The Swiss rail operator SBB has ordered seven additional Giruno trains from manufacturer Stadler.
SBB wishes to expand its international offering into Germany, most likely from 2026. To do that, its trains need to have the ability to run on Deutsche Bahn’s high-speed network, which the Giruno trains deliver. The seven units will cost around 250 million CHF (240 million euros). They are part of the option right SBB pad published when the Giruno were put out to tender.
Both SBB and DB are wishing to increase the number of cross-border services between the two countries and these had been growing steadily pre-Covid. Cross-border traffic is already back up to 2019 levels. SBB is aiming to offer more direct connections via Basel to a number of German destinations from 2026.
These services will require trains that can run at 250km/h. At the moment, SBB’s services into Germany use the Astoro (ETR610) and the Eurocity units procured in the late 1980s. The Eurocity trains fail the speed requirements for the envisaged service concept so they cannot be used. The Astoro trains that can run at the required speed are already in use elsewhere. The Eurocity trains will continue to run national and international connections.
SBB’s existing fleet of Giruno trains were ordered in 2014. The final unit was delivered on 10 May 2021. There are already rail connections from Basel/Zurich to Lugano/Milan and on to Genoa, Bologna and Venice.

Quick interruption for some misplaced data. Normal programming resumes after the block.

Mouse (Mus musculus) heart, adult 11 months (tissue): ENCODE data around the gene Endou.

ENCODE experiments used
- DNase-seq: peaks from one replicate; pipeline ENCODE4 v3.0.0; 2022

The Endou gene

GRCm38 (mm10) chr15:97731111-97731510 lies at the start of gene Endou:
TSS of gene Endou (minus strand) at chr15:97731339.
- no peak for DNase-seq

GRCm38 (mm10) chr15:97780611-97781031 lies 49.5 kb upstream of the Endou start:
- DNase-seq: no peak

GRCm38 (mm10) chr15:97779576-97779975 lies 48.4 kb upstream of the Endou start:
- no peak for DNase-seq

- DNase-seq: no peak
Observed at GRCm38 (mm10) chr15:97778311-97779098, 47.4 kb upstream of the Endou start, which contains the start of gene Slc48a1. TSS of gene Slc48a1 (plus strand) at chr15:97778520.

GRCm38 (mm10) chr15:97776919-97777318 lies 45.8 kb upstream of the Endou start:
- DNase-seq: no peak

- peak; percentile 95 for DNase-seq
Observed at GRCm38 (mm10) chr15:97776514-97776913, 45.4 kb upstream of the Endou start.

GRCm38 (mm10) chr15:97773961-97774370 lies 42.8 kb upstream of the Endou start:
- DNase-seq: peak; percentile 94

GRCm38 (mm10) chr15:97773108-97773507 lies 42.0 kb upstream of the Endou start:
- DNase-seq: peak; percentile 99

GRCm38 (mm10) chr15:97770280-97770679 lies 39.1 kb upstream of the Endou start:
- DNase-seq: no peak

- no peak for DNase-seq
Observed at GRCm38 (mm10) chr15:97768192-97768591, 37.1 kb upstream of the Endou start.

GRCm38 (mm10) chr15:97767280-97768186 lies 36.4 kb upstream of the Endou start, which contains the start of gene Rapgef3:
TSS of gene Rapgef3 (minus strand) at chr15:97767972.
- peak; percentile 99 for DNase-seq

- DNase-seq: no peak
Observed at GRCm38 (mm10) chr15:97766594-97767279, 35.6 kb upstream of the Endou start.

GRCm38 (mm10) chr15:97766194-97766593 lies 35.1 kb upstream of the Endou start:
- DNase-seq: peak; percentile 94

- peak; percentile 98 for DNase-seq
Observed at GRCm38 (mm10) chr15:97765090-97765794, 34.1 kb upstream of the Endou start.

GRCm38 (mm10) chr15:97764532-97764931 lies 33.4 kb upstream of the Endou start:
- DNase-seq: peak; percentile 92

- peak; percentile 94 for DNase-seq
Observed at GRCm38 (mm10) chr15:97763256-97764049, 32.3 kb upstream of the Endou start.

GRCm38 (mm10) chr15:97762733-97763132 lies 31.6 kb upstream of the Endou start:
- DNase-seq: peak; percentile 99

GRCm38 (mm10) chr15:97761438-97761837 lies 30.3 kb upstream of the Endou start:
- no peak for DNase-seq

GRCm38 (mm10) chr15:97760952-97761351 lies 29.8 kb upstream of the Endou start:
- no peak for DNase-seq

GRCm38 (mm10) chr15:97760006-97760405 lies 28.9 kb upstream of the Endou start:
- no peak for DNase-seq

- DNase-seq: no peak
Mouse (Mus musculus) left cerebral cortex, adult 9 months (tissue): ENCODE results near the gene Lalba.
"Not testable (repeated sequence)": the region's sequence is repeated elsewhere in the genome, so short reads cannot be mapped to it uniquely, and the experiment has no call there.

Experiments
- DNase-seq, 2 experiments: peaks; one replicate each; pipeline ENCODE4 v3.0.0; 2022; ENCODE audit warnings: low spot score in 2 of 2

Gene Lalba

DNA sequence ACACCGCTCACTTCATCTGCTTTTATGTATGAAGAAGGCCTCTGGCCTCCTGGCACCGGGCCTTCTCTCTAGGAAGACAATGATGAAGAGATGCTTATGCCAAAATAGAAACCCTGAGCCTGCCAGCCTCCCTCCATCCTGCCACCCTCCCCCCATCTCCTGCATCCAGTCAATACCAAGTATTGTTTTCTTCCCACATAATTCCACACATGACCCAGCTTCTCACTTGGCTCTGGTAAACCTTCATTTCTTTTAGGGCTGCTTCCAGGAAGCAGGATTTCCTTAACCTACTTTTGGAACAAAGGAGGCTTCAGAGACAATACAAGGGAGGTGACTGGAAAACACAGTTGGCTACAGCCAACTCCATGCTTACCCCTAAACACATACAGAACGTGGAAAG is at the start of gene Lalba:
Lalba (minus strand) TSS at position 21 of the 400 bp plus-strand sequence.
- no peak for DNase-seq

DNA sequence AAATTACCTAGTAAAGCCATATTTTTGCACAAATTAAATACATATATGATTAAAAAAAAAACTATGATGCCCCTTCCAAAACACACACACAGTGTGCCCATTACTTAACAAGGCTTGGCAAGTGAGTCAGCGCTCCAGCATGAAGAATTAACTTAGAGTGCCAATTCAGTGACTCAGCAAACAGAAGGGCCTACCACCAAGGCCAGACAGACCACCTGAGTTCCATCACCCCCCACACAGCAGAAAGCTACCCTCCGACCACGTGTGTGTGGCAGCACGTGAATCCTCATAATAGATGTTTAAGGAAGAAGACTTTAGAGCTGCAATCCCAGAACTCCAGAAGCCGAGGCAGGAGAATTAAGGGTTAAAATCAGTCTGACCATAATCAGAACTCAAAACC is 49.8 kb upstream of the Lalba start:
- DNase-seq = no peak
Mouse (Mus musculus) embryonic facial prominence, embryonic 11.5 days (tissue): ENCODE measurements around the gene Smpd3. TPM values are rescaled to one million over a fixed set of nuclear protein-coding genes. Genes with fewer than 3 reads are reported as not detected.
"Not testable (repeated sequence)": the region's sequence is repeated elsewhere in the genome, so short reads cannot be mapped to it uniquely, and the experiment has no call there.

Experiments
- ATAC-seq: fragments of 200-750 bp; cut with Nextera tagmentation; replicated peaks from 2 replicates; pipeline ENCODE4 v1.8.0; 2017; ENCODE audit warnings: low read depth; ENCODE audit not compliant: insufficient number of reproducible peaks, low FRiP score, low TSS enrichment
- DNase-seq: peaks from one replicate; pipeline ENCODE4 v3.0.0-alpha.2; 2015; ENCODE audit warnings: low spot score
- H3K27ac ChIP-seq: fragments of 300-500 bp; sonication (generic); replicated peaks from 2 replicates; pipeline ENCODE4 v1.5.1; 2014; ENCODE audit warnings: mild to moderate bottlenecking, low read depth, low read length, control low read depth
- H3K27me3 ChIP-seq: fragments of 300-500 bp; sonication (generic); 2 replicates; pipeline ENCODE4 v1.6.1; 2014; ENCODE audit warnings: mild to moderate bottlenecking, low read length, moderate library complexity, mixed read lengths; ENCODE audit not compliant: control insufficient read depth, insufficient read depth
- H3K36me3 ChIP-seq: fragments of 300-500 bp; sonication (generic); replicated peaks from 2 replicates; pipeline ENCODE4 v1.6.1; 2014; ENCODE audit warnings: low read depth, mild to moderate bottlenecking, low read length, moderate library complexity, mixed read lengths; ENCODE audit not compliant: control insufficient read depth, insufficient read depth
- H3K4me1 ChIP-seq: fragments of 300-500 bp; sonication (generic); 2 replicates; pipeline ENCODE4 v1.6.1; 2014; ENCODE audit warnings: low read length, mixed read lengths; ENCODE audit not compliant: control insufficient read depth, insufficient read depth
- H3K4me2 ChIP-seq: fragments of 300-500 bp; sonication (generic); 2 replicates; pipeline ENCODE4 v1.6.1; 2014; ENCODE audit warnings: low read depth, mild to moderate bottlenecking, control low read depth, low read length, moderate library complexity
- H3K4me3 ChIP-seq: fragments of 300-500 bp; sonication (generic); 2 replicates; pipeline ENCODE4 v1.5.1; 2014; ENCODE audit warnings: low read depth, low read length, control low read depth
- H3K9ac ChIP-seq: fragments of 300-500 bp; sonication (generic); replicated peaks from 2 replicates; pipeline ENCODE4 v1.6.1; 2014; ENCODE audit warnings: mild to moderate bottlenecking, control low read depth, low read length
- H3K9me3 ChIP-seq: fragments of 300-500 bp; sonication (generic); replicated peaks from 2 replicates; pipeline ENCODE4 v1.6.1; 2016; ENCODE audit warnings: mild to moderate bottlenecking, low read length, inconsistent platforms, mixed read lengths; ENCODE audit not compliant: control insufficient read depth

“We are proud to be delivering seven more of our high-speed trains to SBB. The Giruno is a fine example of Stadler’s innovative strength. The train is a result of the long-standing and successful cooperation between SBB and Stadler. Less than two years after signing the contract, we were able to present the multiple unit to the public at Innotrans in 2016, and the Giruno has already been operating reliably since 2019. We would like to thank SBB for their trust, and look forward to continuing our partnership.”
The Giruno is Stadler’s SMILE high-speed train. The EMU comprises 11 cars, measuring 202m in total. In double-traction formation, the train has a seated capacity of 810. The trains have low-floor entrances for the different platform heights in Switzerland, Austria and Italy (55cm in all three countries), compared to 76cm in Germany.
SBB says this is a premiere for one of its single-decker multiple units in that the Giruno exceeds what the law demands with regards to persons with disabilities. For instance, it has twice as many wheelchair-accessible locations and toilets as legally mandated.
Additionally, the trains are designed to maximise phone reception on the go; they have power outlets at the seats; large luggage racks and a modern lighting concept using LED lights.
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